Rome compared to the Middle Ages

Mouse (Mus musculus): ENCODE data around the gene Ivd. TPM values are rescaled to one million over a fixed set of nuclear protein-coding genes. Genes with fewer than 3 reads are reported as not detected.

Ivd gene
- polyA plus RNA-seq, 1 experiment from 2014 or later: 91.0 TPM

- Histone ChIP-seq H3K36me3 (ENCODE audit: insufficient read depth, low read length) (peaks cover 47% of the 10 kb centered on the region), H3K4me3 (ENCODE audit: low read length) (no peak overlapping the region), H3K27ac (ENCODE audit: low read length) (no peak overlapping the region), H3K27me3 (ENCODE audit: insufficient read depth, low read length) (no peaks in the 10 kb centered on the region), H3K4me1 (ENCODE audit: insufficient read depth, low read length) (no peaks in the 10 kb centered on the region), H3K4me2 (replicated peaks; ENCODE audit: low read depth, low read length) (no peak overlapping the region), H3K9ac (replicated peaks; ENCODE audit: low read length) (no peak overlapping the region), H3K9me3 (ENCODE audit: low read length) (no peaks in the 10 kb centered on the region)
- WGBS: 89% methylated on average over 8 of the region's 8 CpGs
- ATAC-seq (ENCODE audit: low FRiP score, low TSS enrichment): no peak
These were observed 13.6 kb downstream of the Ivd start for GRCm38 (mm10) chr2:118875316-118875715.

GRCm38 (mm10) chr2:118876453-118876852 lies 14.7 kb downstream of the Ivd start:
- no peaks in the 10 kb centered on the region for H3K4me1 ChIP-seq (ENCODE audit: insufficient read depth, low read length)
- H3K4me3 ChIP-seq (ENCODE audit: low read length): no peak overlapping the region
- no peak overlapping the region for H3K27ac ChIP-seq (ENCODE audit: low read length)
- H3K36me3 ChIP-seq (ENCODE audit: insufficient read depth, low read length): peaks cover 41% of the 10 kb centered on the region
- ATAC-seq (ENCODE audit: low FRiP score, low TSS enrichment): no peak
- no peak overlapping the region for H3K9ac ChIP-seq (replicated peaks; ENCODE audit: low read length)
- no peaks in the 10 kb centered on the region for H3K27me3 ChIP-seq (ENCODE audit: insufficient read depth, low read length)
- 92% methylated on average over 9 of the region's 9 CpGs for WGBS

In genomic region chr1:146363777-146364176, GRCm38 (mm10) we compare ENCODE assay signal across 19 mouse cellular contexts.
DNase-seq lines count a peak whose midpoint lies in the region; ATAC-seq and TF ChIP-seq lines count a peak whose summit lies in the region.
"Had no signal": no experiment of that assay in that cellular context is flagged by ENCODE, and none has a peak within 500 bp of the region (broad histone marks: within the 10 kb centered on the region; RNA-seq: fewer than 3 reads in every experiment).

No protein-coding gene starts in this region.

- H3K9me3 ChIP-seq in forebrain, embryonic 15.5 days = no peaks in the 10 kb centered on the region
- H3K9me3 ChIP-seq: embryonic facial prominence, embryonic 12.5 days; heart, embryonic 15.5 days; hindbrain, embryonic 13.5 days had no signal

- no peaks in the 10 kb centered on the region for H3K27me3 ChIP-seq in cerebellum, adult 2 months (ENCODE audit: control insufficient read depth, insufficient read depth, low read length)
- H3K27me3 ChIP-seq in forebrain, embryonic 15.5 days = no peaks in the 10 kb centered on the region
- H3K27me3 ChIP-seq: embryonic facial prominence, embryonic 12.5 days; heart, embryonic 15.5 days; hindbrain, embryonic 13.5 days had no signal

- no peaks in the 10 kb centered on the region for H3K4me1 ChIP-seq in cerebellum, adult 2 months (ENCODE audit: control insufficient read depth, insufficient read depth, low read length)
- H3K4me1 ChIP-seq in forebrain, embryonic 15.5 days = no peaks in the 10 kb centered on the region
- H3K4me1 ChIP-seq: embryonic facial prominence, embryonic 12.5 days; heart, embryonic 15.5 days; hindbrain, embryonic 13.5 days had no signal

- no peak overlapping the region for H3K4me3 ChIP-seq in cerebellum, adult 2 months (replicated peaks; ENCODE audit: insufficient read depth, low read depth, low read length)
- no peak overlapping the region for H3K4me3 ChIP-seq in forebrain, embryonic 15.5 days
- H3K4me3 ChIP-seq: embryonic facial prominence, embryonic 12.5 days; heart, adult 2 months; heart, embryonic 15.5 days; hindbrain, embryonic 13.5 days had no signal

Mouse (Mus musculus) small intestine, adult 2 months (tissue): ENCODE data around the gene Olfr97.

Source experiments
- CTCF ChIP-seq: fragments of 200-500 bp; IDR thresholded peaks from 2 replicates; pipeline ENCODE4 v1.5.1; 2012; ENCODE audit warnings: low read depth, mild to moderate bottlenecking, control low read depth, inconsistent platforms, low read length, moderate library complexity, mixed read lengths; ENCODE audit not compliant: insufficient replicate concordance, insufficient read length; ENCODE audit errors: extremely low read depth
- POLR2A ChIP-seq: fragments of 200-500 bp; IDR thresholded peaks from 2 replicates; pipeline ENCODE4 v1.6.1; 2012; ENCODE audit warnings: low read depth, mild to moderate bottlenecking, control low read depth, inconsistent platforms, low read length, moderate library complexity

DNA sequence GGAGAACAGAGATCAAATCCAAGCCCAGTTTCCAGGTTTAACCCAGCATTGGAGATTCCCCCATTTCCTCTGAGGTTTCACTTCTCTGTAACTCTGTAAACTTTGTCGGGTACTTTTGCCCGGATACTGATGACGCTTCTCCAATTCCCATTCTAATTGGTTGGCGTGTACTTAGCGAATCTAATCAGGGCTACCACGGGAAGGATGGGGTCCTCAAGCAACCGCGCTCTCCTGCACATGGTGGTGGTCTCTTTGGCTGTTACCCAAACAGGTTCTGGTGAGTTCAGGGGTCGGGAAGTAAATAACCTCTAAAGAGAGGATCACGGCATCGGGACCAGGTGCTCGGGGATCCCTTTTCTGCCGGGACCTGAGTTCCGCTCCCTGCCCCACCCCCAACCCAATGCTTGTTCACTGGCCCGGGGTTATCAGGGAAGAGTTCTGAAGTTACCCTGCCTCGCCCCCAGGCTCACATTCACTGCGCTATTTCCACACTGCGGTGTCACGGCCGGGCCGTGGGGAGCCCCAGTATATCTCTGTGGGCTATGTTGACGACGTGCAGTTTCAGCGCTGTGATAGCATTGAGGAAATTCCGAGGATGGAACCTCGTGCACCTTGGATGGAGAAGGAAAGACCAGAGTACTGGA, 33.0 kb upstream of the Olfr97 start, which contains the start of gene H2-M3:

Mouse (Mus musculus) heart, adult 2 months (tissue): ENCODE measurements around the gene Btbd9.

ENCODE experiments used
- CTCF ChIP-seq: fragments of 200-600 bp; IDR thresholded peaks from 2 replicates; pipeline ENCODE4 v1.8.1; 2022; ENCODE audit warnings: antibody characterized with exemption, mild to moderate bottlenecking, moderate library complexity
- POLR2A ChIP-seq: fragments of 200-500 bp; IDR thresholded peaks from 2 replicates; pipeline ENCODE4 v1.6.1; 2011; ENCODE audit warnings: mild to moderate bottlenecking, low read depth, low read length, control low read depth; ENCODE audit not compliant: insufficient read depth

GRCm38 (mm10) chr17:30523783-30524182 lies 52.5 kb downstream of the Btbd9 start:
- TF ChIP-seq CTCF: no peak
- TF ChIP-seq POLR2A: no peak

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During its golden age, the sprawling metropolis of Rome was decorated with dozens of beautiful arches veneered with the finest marble and ordained with ivory statues of the gods. Citizens of Rome were entertained by literally thousands of fountains and bathes supplied with scores of aqueducts (Hadas 37). The city became a cosmopolitan metropolis that reached a peak population of between six hundred- thousand and one million people. All of these people were supplied with grain and merchandise from throughout their known world (Starr 134-135). Through this wondrous city the Empire was controlled with a strong, yet dynamic central government. Thus, this great city earned the praise of Edward Gibbon as "the fairest part of the earth, and the most civilized portion of mankind" (1). Farther north of this prosperous country lies the Roman Empire's antithesis, the Germanic tribes. These tribes began moving into the Empire's border regions by 200 A.D. and a few of them were Romanized and learned to farm and trade, however most of them remained a violent, ignorant people (Lyon 436). These barbarians had no central leader and their loyalties changed at a whim. Each group of tribesman had their own set of laws and customs that lead to the destruction of the Roman's universal code(Randers-Pehrson 73). During the Middle Ages, this sort of barbarism gained control of Europe and was tamed only by the influence of the Church. How did the fall of the Roman Empire so drastically change European life from one of progress and security to anarchy and regression? In the ancient days of Rome, thought was encouraged and, under normal circumstances, ideas could be discussed without fear of persecution. However, this all changed as Europe was overrun by barbarians with weak minds and strong superstitions. Without centers of population and government support, the Roman's system of schools and universities quickly decayed (Williams 34). Originally, knowledge was shared through private schooling that, in its primary stages, both girls and boys were involved in. Roman primary schools taught reading, writing, arithmetic, useful maxims, and the Roman law codified on the Twelve Tablets (Hyde 160). Upperclass boys proceeded on to a secondary education focusing on Greek, grammar, composition, and expressive speech. At the age of sixteen, students could enter rhetoric schools and be taught a curriculum of oratory, geometry, astronomy, and philosophy. These final years of schooling were equivalent to present day universities and often employed erudite Greek slaves. Over the years after the collapse of the Empire, warfare replaced learning as the pastime of the rich for "the only honorable life was that of a professional warrior" (Lyon 440). Because of this change in culture, ignorance was almost universal, except in the monasteries where it was diluted by extreme censorship and oppresion. After Rome's demise, the Church became the only source of instruction for the exceptionally bright people of the age. Therefore, it played a major role in almost all learning in the Early Middle Ages (500-900 A.D.). Paradoxically, the Church, mixed with pagan superstition, was also a cause of Europe's rampant ignorance. The people of Europe were so uneducated that they believed Pope Sylvester II to be a wizard only because of his knowledge of astronomy (Haines 279). While this presented little problem to him, other scholars were always under suspicion and charges of "collusion with the Devil were certain to follow any marked intellectual superiority" (Haines 292). A situation that was disparate from the days when educators were so revered that the leaders of the Empire honored all teachers with citizenships and declared their exemption from taxation and public duties ("Chronicle of the Roman Emperors" web page). Through its immense power, the Church also prohibited any questioning of its basic principles and doctrines, including the Bible. Those who committed this crime were labeled heretics and were guilty of the unpardonable offense of heresy. By the mid-1200s, the pope had ordered the Dominicans to begin all out persecution of so- called heretics through a man-hunt known as the Inquisition (Josephy 57). Those who had been so much as accused of heresy could be abducted to a secret trial and tortured until they confessed. After their confession the heretics were forced to perform penance, however, if they refused to confess they were most often burned at the stake. An atmosphere of paranoia was created and it compelled the few intellectuals of the period to believe in a ". . . universally accepted view concerning the general structure of the universe and the place of man in the world" (Wildiers 36). A society in which all people think alike can make no progress, for when ideas are not challenged, they cannot be improved. The nescience of the people was also reflected in the literature, or lack there of, immediately after the fall of the Roman Empire. In fact, the non-clergy population had become so illiterate that "As we understand the term now, there was no literature in the Early Middle Ages" (Haines 277-8). The only written output of this time period was the extremely dry, Latin theological doctrine written by the clergy. This was the final result of the downfall of Greco-Roman education and the Roman-Catholic censorship. As Rome weakened, the barbarians that poured over its borders brought their own inconsistent justice system to replace the Roman courts. In Ancient Rome, they believed that the defendant was innocent until proven guilty before a judge or panel of judges. Accused criminals among the Germanic tribes were usually put before a judge and forced to prove their innocence. If the judge could not decide, which frequently occurred, three different forms of trial could be initiated: trial by ordeal, compurgation, and trial by combat. Trial by ordeal was the strangest and most painful. The defendant would grab a stone at the bottom of a pot of boiling water, pick up a red-hot iron rod, or in some other way burn themselves. If the burns showed signs of healing within three days, he was judged innocent, otherwise he was hanged. Compurgation was far less painful, though equally unjust, and resembled conducting a modern trial based solely on character witnesses. The defendant and his accuser would gather their families and friends and have them swear they were the ones telling the truth. Though those swearing had no knowledge of the crime, whoever's group swore the most convincing would be considered correct. A king in Burgundy revived the third form, trial by combat, in 501. Essentially, the accused and the man charging him would fight a duel and victory or defeat in this duel signified judgement by God (Randers-Pehrson 210). All three of these crude, often truculent forms of trial had little to do with whether or not the person was innocent and did nothing to improve the lawlessness of the Germanic society. Rome's downfall profoundly impacted European government forever. However, the deepest effect was felt in Europe immediately after the Empire's disintegration. The ignorance of the people, difficulty of communication, and general lawlessness created by Rome's collapse led to the installation of feudalism. During the days of the Empire, the emperor and other major government officials ruled from Rome in much the same way that the U.S. federal government rules from Washington. The Roman world was united under this omnipotent emperor and a Senate that had little direct power but maintained some political influence (Hadas 132). One secret to the success of the Roman's government was its citizens' "readiness to follow orders